Admiral Robert Papp told an audience at this week’s Arctic Frontiers conference that after realizing his granddaughters were obsessed with Frozen, he approached Disney executives about making PSAs about climate change starring Anna and Elsa to raise awareness about the disappearing ice. “I said you’ve taught an entire generation about the Arctic,” Papp said he told the executive. “Unfortunately the Arctic that you’ve taught them about is a fantasy kingdom in Norway where everything is nice. What we really need to do is educate the American youth about the plight of the polar bear, about the thawing tundra, about Alaskan villages that run the risk of falling into the sea because of the lack of sea ice protecting their shores.”
Papp said the executive was receptive, but skeptical. “‘Admiral you might not understand, here at Disney it’s in our culture to tell stories that project optimism and have happy endings,'” he told him.
But who knows what’s in store for the rumored Frozen sequel that may or may-not be happening.
[h/t National Journal]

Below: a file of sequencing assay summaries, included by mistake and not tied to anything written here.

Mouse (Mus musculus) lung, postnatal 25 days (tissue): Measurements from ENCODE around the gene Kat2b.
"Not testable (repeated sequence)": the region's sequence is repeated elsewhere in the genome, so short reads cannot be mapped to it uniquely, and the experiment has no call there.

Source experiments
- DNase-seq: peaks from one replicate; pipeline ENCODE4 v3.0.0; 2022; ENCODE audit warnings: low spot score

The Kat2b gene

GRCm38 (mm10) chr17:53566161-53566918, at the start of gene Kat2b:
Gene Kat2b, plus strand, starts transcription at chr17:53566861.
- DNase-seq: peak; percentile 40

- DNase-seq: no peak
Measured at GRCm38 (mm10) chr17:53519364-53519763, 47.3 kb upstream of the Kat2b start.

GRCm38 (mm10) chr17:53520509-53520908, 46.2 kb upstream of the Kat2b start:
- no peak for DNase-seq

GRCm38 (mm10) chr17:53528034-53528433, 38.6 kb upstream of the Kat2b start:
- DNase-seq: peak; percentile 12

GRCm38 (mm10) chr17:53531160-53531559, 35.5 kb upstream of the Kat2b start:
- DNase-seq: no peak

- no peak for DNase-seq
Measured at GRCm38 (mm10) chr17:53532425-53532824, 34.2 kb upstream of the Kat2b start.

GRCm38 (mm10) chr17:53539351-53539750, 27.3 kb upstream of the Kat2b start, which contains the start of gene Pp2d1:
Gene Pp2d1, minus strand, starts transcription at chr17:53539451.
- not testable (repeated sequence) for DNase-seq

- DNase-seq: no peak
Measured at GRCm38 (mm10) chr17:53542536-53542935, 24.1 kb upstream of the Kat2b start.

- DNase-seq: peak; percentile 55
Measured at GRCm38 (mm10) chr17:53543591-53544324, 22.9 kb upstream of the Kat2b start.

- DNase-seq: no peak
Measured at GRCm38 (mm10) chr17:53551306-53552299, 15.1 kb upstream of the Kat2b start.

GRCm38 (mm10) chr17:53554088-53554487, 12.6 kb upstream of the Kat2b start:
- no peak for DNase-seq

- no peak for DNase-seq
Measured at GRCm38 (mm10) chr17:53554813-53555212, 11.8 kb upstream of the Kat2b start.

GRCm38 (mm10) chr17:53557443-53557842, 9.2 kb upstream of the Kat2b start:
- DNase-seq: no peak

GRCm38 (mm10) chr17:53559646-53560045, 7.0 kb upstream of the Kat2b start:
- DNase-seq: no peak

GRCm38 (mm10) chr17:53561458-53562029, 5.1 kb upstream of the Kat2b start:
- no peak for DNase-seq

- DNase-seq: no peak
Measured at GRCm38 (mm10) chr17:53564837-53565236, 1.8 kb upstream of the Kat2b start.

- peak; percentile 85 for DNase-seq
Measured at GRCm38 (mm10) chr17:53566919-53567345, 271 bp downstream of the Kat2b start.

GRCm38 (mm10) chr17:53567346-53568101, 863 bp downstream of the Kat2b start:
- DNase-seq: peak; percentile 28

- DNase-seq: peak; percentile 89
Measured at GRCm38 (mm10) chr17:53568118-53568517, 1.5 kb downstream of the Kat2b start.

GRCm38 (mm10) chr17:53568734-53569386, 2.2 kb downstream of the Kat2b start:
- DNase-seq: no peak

She really did let it go+ READ ARTICLE
When Lea Michele sang “Let It Go” on Glee, she took the song’s command literally—and threw up on set.
“The day didn’t start off so well,” she said on Jimmy Kimmel Live! Wednesday. “I was singing, there was snow falling. I looked up, trying to make it magical and beautiful, and ended up choking on the snow and vomiting.”
The camera crew got the whole thing all on film—in slo-mo, no less. But Michele eventually got well enough to perform sans barf—and to pretend to be Elsa for the crew’s kids.
“I was like, ‘I am God right now!” she said, referring to the moment she realized the children thought she was actually the star of Frozen. “I am a Disney princess god!”
This year's new films will provide most of the fodder for Santa Claus in December
As anyone who has ever handed over a credit card at Hamleys or FAO Schwarz already knows, toys aren’t just fun and games — they’re big business. Which is why the 260 exhibitors at the London Toy Fair, which runs from Jan. 20 to Jan. 22, are keen to promote the Next Big Thing in the toy world. The Toy Fair is now in its 62nd year, and each year it showcases thousands of new toys, which will also be available in the U.S. and around the world, to retailers looking to stock their shelves. And for a hint of what’s to come, take a look at the box office.
Just a few steps into the exhibition, visitors quickly see that the toy industry expects Minions will be everywhere in 2015. Everywhere one turned, Minion-related toys and products appeared. The small, yellow creatures from the Despicable Me franchise are getting their own film this summer and toy companies are clearly banking on the characters being fresh on kids’ minds — and wishlists.